Stressed? You bet. Then there is that dark corner of the mind that knows, just knows, that the more stressed you are, the more likely you are to have an accident, or to become ill. Can’t work? Farm goes under. (Farming, by the way, has the worst safety record of any job in the UK, with stress frequently the causal factor. According to the Health and Safety Executive farming accounts for 1% of workers but 22% of all worker fatalities.)

Suggested reading
Do we really have a 'suicidal generation'?

By Tom Chivers

Farmers tend to toil in isolation, as befits ‘rugged individualists’. But these days it is entirely possible to spend days in a tractor cab all by oneself, isolated not just from people, but from the very land you work. Technology has led to robotic remoteness from the soil. One of the perks of farming used to be the sheer joy of being out and about with the birds and bees. Well, 10 hours in a tractor cab, watching a computer screen, with the air-con on is hardly connecting with nature. Anyway, more than 50% of the farmland birds have gone in the past 50 years, and wild honeybees may be extinct.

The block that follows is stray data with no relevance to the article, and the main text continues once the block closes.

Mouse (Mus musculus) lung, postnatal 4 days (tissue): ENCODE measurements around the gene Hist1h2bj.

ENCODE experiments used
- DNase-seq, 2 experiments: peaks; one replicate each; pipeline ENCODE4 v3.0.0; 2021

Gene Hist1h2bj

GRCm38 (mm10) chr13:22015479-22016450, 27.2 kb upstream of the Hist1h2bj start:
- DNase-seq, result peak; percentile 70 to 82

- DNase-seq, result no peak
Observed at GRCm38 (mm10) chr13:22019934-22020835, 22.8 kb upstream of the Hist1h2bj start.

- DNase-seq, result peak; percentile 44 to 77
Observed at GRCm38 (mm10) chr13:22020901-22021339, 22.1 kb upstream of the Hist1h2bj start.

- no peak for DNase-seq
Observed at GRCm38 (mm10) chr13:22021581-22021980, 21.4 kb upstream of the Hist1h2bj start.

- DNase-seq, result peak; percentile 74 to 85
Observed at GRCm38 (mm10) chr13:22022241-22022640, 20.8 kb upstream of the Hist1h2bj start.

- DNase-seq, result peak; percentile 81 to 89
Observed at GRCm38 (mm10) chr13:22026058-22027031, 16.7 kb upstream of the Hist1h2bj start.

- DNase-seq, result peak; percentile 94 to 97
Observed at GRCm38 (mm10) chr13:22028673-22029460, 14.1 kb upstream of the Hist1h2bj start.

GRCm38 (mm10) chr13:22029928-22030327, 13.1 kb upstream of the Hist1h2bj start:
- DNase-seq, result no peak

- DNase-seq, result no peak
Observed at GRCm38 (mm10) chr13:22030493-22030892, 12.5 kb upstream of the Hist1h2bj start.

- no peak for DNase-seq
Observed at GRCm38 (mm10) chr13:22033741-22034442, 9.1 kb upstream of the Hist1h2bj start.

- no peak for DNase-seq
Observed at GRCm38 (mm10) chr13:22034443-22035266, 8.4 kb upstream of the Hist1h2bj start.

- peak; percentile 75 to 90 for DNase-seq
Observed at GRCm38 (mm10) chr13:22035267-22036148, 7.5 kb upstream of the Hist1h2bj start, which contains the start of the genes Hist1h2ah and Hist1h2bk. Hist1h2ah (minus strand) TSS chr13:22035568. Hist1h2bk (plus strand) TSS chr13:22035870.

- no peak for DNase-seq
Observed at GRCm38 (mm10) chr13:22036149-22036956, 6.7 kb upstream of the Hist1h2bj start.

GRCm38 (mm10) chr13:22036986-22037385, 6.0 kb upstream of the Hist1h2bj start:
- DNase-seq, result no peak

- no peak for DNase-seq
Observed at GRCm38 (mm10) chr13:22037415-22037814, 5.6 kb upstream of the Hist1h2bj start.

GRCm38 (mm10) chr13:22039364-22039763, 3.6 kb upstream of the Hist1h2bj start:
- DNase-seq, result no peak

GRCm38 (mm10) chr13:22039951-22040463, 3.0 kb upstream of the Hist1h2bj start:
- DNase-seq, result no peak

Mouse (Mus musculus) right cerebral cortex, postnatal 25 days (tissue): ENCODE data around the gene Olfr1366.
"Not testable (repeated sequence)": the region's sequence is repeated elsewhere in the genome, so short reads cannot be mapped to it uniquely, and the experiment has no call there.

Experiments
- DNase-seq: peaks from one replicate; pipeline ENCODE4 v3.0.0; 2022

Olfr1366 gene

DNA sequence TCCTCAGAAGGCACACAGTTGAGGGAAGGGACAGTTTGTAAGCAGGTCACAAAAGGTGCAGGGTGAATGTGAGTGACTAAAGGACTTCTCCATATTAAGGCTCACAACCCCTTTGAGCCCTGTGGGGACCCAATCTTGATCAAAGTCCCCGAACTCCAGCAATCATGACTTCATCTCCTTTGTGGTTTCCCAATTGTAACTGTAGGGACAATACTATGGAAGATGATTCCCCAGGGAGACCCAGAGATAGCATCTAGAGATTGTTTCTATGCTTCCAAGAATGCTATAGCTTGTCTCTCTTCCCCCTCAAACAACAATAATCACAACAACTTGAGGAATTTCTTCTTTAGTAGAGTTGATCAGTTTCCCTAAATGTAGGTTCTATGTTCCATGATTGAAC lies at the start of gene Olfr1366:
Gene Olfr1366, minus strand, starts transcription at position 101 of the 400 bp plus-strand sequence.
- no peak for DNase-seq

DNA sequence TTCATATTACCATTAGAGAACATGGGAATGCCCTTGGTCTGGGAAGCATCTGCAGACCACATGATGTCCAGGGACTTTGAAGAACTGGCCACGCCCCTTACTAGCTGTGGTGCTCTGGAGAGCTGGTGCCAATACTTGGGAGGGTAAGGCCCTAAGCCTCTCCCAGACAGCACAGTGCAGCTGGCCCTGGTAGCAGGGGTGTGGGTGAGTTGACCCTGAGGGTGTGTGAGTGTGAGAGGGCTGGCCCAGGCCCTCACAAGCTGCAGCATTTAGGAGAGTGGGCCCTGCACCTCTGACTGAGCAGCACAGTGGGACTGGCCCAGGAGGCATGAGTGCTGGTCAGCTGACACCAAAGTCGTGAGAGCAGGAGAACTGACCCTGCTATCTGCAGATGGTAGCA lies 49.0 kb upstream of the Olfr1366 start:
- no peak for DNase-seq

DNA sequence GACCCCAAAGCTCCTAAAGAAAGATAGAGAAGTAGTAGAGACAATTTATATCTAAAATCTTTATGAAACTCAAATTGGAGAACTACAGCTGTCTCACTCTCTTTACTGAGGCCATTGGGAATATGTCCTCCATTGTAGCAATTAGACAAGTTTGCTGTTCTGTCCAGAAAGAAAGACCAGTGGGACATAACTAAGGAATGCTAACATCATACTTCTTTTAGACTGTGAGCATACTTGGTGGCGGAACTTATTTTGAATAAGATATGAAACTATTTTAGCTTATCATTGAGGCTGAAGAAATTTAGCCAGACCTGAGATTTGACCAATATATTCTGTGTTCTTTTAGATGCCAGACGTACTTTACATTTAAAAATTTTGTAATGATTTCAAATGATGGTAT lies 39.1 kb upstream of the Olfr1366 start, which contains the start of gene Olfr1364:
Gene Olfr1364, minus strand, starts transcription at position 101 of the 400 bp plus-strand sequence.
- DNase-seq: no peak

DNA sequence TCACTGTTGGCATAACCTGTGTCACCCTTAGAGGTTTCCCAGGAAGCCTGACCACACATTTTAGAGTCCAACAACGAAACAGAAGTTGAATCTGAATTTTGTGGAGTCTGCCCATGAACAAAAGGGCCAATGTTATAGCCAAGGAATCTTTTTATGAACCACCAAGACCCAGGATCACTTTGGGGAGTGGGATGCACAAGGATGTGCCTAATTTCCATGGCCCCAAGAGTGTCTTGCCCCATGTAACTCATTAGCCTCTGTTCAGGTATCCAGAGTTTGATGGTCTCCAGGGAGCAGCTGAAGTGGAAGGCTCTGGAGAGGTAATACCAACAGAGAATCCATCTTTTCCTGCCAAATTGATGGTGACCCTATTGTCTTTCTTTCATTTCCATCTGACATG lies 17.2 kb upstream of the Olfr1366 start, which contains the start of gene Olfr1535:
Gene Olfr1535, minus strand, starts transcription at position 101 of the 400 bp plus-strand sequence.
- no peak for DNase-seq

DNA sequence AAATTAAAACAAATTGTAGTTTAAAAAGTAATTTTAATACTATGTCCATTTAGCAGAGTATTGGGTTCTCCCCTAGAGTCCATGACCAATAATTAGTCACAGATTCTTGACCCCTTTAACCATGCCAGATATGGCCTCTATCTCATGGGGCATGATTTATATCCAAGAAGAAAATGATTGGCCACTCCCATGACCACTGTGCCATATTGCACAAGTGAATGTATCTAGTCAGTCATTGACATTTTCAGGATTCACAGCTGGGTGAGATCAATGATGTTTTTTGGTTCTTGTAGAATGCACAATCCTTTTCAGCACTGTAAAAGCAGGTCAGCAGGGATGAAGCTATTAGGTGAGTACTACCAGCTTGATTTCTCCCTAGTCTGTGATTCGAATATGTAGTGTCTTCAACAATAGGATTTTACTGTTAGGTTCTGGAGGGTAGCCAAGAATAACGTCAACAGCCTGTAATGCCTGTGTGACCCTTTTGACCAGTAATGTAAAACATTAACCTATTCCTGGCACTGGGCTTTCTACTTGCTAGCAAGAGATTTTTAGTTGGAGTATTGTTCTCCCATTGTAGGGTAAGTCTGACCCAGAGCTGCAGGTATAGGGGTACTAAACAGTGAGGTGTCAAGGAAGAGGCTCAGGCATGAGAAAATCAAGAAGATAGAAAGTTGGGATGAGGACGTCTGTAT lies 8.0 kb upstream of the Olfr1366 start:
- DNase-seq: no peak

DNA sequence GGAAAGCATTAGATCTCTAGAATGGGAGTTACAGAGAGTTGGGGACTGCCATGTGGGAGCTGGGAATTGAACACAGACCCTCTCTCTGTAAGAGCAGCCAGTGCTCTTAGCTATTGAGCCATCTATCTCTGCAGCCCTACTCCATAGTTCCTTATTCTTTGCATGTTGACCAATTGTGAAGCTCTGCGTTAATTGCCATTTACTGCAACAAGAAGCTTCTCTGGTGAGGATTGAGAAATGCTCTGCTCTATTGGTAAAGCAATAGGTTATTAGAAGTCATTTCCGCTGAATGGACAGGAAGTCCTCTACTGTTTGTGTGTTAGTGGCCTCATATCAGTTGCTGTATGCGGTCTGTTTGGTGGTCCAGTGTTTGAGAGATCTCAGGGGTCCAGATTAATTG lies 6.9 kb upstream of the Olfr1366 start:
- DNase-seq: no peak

Add alienation to the farmer’s woes. Today farmers supervise open-roofed units of production instead of husbanding fields. Symbolically and poignantly, in Au Nom de la Terre, M Jarjeau suicides by drinking a cocktail of pesticides and herbicides — the very proofs of the new industrialised agriculture.

Farmers don’t talk about the money, the isolation, the alienation, because it is not exactly what manly ‘rugged individuals’ do is it? And, anyway, farmers don’t have time to talk, because time is money…

Of course, we could all give up farming. Surrender. But who would feed the people? What else would we do? If the farm has been in the family for generations, there would be guilt, grief, and the feeling of failure.

And you wonder why the string on the kite is sometimes self-severed?

 

Where farmers can go to for help:
Royal Agricultural Benevolent Institution (R.A.B.I.), 0808 281 9490, [email protected]
Samaritans, 116 123, [email protected]
The Farming Community Network, 03000 111999, [email protected].